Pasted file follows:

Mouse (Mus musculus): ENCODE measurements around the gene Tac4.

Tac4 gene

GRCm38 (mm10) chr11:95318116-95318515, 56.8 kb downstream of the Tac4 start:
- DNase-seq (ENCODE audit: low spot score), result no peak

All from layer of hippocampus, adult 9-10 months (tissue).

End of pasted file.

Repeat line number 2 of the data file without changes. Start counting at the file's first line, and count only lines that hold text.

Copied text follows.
Tac4 gene